[10] Section 6(a) of the Air Commerce Act of 1926, Pub. L. No. 69-254, 44 Stat. 568, 572, as amended by the Civil Aeronautics Act of 1938, Pub. L. No. 75-706, 52 Stat. 973,  codified at 49 USC § 176 (a) (1940)  

[11] 19 CFR 122.49b for purposes of national security ‘Territorial Airspace of the United States’ means the airspace over the United States, its territories, and possessions, and the airspace over the territorial waters.

[12] IV: Property Clause: “The Congress shall have power to dispose of… Property belonging to the United States”

[13] United States v. Causby 328 U.S. 256 (1946). Ending the concept of a vertically boundless property right based upon fixed points and lines on a spinning world extending upward indefinitely.    [we could all own a star for a brief millisecond?]

[14]US v Causby, 328 U.S. 256, 264, (1946).(“if the landowner is to have full enjoyment of the land, he must have exclusive control of the immediate reaches of the enveloping atmosphere. Otherwise, buildings could not be erected, trees could not be planted, and even fences could not be run” …“The fact that he does not occupy [space] in a physical sense — by the erection of buildings and the like — is not material. As we have said, the flight of airplanes, which skim the surface but do not touch it, is as much an appropriation of the use of the land as a more conventional entry upon it.”)

[15] Griggs v Allegheny 369 US 84 supra (1962) @note#1; see Aaron v. United States, 311 F.2d 798, 801 Ct. Cl. (1963); Brown v United States 3 F.3d 1100 Ct Cl. (1996). 

[16] Griggs v. Allegheny County, 369 US 84,89 supra (1962) (“We see no difference between its responsibility for the air easements necessary for operation of the airport and its responsibility for the land on which the runways were built. Nor did the Congress…see 49 U. S. C. § 1109 for the payment of project costs,’ including the ‘costs of acquiring land or interests therein or easements through or other interests in air space.’ § 1112 “)

[17] codified in 1940 as 49 USC § 1304; which remains in the current statutes see 49 USC§ 40103.a.2. 

[19] 49 U.S.C § 40110,  Adams v. United States, 230 Ct. Cl. 628 (Ct. Cl. 1982) ]

[20]June 19,2014, Policy Memorandum 14-05, The NPS prohibits drone flight over National Parks under 36 CFR 1.5.

[21] Federal Aviation Administration Re-authorization Act of 2016 sec 2128 8,(B) (Ensure “ that unmanned aircraft system activities are performed in a manner consistent with the Constitution and applicable laws”)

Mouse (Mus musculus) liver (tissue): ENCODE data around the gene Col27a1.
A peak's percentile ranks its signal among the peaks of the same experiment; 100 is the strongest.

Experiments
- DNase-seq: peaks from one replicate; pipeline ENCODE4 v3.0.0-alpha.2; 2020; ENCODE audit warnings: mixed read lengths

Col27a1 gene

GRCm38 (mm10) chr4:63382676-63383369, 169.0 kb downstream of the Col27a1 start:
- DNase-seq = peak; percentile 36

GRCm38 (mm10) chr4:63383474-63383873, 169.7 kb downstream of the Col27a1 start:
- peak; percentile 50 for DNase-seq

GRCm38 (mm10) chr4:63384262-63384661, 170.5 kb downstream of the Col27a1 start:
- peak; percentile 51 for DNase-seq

[22] [Kaiser Aetna v. United States, 444 US 164,173-4 (1979)]. 

[23] [Montana LLP v Montana 132 US 1215, 1233-4, (2012)]

Airspace is Property;               a legal history

Airspace is Property; a legal history

The altitude at which title to land gives way to an aerial easement.

  • At common law, he who owns the soil, owns up to the heavens.[1]  {“Cujus est solum, ejus est usque ad coelum, is the maxim of the law, upwards; therefore no man may erect any building, or the like, to overhang another’s land: … the word “land” includes not only the face of the earth, but every thing under it, or over it.” Blackstone Commentaries Vol,2 Bk 2 p18}.
  • The legal principle that property ownership -defined by points on the earth’s surface- extends boundlessly upward remained settled law, until the advent of flight in 1903.  After which, rapid growth in demand for air commerce and international pressure[2] forced the U.S. Congress to Act and declare a public easement for air-travel at higher altitudes above US territorial bounds.
  •  Federal authority to control air-travel was premised upon maritime laws, and the Commerce Clause.  Congress likened federal authority over navigable airspace to their authority over navigable waters.[3] 
    • Federal authority to control areal navigation and establish a public right-of-way was declared under the Commerce Clause, and importantly not the Property Clause, of the US Constitution.
    • The distinction allowed for regulation of air-commerce and aircraft, without consideration of vested property rights.
    • It is well established that Federal jurisdiction over commerce is absolute. However, such authority does not create a public right of access. see :Kaiser Aetna v. US, 444 US 16 4, 179-180 S.Ct (1979)
    • Therefore the existence of federal authority to control flight as an element of commerce does not diminish, nor can it be presumed to diminish, property title or existing property rights without first providing for due process and just compensation as safeguarded by the Vth Amendment of the US Constitution.
  • In 1926, Congress passed the Air Commerce Act under authority derived from the Commerce Clause. see US v. Causby 328 U.S. 256, (1946) note 1a, 2a
  • The 1926 Act provided for “a public right of freedom of transit in air commerce[4] through the navigable airspace of the United States”, codified in 1940 as 49 USC § 1304; which remains under the statutes in 2016. see 49 USC§ 40103.a.2. see US v. Causby 328 U.S. 256, (1946) note 1a, 2a
  • The 1926 Act mistakenly asserted Federal possession of all airspace above the United States.  The Act stated :”The United States of America is declared to possess and exercise complete and exclusive national sovereignty in the airspace above the United States[5].   This possession claim was ultimately repealed.
  • The Federal assertion of “possession” to all the airspace down to ground level was reviewed, then rejected, by the US Supreme Court in United States v. Causby, 328 US 266 (1946).   [Airspace had already been granted with title to landowners, and congress could not declare to possess this space without violating the US constitution which preserves privacy, property and due process rights]
  • A review of the holdings in U.S. v Causby 328 U.S. 256 (1946) and Causby v U.S. 75 F.262 Ct.Cl (1948)  is provided below:
    • As the plaintiff, the U.S. government claimed to still posses all airspace, arguing that US land grants excluded any interest in the space above private lands. id 260